Advisory vote on Alternative Veterans Tax Exemption is Dec. 6
Oct. 18 & 25, 2016; updated Dec. 1
About the NYS Alternative Veterans Exemption (AVE) and school taxes
The state first authorized the AVE in 1984 for municipal property taxes. Gov. Cuomo signed a law in 2013 to permit school districts as well to offer the exemption, but leaves that decision up to individual school boards. The state does not provide revenue to offset the savings for veterans.
All taxpayers not getting the veterans exemption pay the taxes of exempt veterans.
The increase in taxes due to the veterans exemption would be in addition to the school taxes normally paid and can exceed the tax cap. The increase would be at least .81% and could be more.
The increase in taxes is based on the number of veterans who receive the exemption. More exempt veterans means a bigger increase for non-exempt taxpayers.
The chart provided below is based on the number of veterans who have already applied for the exemption. If more veterans apply for this exemption, the taxes for persons not applying would increase proportionally. DCS has no way of knowing how many veterans will apply, so is unable to project the highest amount of taxes you will have to pay.
Each homeowner needs to review his or her property's value to determine how much his/her taxes will go up, at a minimum, due to the veterans exemption (an increase which is separate from the regular school budget process).
Homeowners are currently paying the municipal property taxes for the veterans who already get that exemption.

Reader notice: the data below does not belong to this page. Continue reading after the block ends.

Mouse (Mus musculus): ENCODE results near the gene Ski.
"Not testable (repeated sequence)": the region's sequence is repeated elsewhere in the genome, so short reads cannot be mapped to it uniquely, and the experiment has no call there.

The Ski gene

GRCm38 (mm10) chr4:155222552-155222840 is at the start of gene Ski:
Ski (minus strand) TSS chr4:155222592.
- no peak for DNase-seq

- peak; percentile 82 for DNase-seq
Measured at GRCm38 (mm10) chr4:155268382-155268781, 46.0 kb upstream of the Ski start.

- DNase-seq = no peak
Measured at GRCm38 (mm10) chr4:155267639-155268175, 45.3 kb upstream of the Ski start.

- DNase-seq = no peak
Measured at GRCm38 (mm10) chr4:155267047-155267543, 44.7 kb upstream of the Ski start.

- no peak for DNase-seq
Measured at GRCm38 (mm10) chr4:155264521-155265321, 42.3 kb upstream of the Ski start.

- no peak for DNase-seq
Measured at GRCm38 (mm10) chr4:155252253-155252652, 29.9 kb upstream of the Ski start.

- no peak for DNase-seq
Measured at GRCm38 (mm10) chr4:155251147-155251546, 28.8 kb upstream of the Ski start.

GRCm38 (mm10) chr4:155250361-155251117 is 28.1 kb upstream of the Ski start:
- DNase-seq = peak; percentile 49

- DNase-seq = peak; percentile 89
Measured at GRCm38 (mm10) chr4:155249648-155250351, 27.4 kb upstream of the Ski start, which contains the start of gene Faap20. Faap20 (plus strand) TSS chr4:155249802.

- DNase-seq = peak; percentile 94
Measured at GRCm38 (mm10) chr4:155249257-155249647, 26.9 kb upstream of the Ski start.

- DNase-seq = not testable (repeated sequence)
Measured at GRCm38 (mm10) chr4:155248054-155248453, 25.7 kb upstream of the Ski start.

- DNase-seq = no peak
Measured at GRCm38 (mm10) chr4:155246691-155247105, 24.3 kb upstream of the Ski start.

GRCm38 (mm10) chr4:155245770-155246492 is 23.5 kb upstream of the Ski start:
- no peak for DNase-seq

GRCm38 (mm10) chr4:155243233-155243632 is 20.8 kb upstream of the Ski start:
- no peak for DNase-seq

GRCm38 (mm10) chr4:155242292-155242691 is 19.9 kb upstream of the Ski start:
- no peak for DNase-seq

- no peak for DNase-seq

The state is not funding the veterans exemption, unlike the STAR exemption.
On Oct. 11, the Duanesburg Board of Education approved a resolution to hold an advisory vote concerning the NYS Alternative Veterans Tax Exemption (AVE), a partial school tax exemption for military veterans that would impact all of the taxpayers in the district. The advisory vote will be held on Tuesday, Dec. 6, from 1-9 p.m. in the Duanesburg Elementary School gym.
The Board is seeking taxpayer input on whether to offer the AVE, as the exemption is not funded by the state and would cause a tax shift that would increase the school taxes of those who do not receive it. Specifically, if the AVE were offered, the tax levy (total amount of taxes collected) collected from all residents by the school district would not change, and non-veterans and veterans who do not file for the new exemption would see their school taxes increase to cover the cost of veterans’ exempted taxes.
What is the Alternative Veterans’ Exemption (AVE)?
The state first authorized counties, cities, towns and villages across the state to offer the Alternative Veterans’ Exemption (AVE) in 1984 to veterans who served during wartime, in a combat zone or who have a service-related disability. A law signed by Gov. Cuomo in 2013 permits school districts as well to offer the exemption, but leaves that decision up to individual school boards. The state does not provide revenue to offset the savings for veterans.
Why is it important for non-veterans?